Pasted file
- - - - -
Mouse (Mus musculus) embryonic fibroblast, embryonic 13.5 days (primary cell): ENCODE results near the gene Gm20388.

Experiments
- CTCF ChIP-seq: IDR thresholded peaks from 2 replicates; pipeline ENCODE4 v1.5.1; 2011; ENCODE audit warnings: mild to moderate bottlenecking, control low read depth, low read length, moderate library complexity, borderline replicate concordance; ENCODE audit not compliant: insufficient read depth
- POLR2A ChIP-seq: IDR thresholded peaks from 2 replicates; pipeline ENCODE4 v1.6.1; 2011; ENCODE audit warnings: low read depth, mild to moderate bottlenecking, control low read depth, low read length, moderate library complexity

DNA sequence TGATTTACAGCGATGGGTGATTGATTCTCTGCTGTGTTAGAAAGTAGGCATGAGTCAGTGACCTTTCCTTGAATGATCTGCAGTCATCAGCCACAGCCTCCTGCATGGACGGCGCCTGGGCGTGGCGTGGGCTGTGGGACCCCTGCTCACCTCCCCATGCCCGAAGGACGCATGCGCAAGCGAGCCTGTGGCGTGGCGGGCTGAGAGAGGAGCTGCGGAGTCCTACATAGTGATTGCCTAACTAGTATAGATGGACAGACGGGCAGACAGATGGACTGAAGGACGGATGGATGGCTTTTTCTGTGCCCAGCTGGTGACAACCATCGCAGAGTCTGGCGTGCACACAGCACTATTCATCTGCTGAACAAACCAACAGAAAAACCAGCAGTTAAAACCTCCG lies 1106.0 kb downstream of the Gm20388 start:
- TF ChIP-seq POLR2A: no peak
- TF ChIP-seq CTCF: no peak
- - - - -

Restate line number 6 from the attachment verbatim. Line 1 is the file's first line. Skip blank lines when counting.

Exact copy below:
- TF ChIP-seq POLR2A: no peak